Catching the Nature Bug
I don’t ever remember “catching” the nature bug. I suppose it's always been something that I’ve carried around with me. As a child, my family took frequent vacations to Montana, Wyoming, Idaho, Colorado, Utah and Arizona (many of the “western” states). It was these vacations that really kindled my love for the outdoors — its scenery and wildlife.
Back home, I suppose my earliest recollection of nature was exploring my backyard as a child. My family’s backyard wasn’t large by any means, but since all the neighborhood houses seemed to join up backyard-to-backyard with no fences, those five or six medium-to-large-sized yards joined and became one large backyard with distinct ecosystems, including a wooded area, a large group of conifers, a grassy field, and a low-lying proto-swamp with bulrushes and phragmites.
Intermixed in this area across the yards were apple, cherry and mulberry trees, grapevines, raspberry clumps and blackberry bushes, which made being outside not only fun but also delicious. While out there, I discovered all manner of bugs and birds, squirrels, chipmunks, raccoons, toads, foxes, muskrats and coyotes.
A beautiful capture by Rodde at Lyman Woods in Downers Grove. Photo by Kevin Rodde
Favorite Forest Preserves and Times to Visit
When I’m taking portraits, my favorite is St. James Farm followed closely by Fullersburg Woods. There's simply so much to see and experience at both. (I’d highly recommend getting out to St. James Farm for those who haven’t been there yet.)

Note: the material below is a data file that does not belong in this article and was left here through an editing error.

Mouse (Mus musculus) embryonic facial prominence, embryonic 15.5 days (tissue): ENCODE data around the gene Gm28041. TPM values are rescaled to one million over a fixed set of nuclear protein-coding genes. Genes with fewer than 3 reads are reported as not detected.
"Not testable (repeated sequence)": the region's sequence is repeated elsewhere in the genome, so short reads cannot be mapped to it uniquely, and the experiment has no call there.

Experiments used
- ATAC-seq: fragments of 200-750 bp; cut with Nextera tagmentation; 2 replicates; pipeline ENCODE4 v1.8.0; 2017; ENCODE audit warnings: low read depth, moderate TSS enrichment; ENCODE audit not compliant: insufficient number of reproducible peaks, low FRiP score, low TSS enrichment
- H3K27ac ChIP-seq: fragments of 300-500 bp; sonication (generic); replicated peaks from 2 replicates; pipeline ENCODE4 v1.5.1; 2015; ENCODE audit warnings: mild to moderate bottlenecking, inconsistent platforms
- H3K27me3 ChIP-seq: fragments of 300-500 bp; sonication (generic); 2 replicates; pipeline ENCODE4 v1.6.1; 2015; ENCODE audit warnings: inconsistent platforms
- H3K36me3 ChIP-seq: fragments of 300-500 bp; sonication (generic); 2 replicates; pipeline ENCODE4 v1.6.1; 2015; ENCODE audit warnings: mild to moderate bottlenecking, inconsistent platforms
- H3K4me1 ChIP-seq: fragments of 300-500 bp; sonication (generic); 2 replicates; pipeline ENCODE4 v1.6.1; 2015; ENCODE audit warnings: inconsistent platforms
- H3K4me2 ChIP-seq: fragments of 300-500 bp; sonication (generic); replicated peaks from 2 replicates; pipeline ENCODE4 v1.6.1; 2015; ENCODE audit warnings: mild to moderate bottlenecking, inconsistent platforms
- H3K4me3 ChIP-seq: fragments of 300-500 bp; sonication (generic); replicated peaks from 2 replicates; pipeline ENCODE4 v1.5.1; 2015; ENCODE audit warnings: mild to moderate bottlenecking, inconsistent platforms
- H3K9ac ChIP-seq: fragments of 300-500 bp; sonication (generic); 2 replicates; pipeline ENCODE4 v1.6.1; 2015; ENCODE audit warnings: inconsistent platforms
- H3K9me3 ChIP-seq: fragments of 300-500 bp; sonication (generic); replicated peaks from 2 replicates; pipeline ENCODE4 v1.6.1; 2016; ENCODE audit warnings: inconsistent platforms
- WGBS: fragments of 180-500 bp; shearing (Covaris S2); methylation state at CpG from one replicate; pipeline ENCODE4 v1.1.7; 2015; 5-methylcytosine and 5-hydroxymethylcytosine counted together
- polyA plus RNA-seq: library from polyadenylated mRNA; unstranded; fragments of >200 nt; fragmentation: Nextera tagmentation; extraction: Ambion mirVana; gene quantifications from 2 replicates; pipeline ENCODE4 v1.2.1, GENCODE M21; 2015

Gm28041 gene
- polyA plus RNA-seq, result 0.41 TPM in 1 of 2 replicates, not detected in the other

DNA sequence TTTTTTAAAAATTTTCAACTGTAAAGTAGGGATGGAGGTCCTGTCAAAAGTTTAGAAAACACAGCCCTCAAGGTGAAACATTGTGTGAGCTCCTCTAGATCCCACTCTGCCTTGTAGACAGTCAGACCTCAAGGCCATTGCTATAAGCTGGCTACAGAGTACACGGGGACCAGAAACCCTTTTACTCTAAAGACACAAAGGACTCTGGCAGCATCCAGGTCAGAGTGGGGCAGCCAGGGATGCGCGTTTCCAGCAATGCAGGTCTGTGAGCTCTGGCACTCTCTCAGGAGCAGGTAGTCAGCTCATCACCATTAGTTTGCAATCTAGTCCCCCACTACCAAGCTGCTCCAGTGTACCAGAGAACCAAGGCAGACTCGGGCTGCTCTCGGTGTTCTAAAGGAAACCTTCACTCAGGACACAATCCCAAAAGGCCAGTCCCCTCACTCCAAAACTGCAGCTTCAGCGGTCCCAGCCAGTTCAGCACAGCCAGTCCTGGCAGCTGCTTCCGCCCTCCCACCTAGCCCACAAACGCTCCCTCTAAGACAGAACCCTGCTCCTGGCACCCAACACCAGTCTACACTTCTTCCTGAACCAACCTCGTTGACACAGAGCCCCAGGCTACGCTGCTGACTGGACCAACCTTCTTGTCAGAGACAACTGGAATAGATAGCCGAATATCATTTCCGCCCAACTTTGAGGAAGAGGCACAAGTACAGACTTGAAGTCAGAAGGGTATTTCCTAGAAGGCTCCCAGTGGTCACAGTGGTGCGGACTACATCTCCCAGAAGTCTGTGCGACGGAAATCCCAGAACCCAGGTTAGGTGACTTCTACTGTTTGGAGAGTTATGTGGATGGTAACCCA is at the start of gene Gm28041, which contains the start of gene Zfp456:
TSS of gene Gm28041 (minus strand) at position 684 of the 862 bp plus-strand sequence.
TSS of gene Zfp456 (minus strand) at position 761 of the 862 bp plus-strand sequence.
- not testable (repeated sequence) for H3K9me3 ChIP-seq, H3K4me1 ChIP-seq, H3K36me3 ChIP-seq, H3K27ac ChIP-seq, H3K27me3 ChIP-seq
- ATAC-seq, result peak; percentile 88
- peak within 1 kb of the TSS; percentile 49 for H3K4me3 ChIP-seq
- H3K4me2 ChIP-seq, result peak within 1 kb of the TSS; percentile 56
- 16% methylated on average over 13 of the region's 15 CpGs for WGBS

I often visit Mallard Lake and Deep Quarry Lake (at West Branch Forest Preserve) toward the edges of the day, sunrise and sunset. Mallard Lake’s hilly terrain against the path as well as its bridges and lakes make interesting subject matter to photograph. Deep Quarry Lake provides a simple, understated beauty that doesn’t clutter up my photos and allows me to capture sunrises or sunsets without too much photographic distraction.
I enjoy Pratt's Wayne Woods at lunchtime since there's so much wildlife there — birds, bugs, coyote and deer — that I can get my photography fix after snarfing down my daily salad. Finally, Lyman Woods is my favorite on the weekend since a walk along its wooded paths lets me unwind and distance myself from the hectic workweek.
Rodde snaps a photo of a red-winged blackbird as it calls. Photo by Kevin Rodde
Other Favorite Things to Do in the Preserves
In addition to photography, I enjoy hiking the miles and miles of well-maintained paths and boating at Blackwell and Herrick Lake. I also really like the winter-season demonstrations and activities at Mayslake Peabody Estate.
How Nature Inspires
I work in architectural design, which is usually very computer-centric, so I can quickly become “buried” by plastic, metal, screens, keyboards and mice, and blueprints. Getting out in nature reminds me that my job has an equally important organic, creative side that can sometimes get overshadowed by the technical end. Nature helps me design aesthetically, looking for beauty instead of pure pragmatism.
A beautiful sunrise at East Branch Forest Preserve in Glendale Heights. Photo by Kevin Rodde
Advice to Others
There's so much to see and experience in nature that one trip to a preserve won't do it. I get out into a DuPage County forest preserve three to four times a week, and almost inevitably I discover something new and inspiring on every single trip. Get out there as often as you can!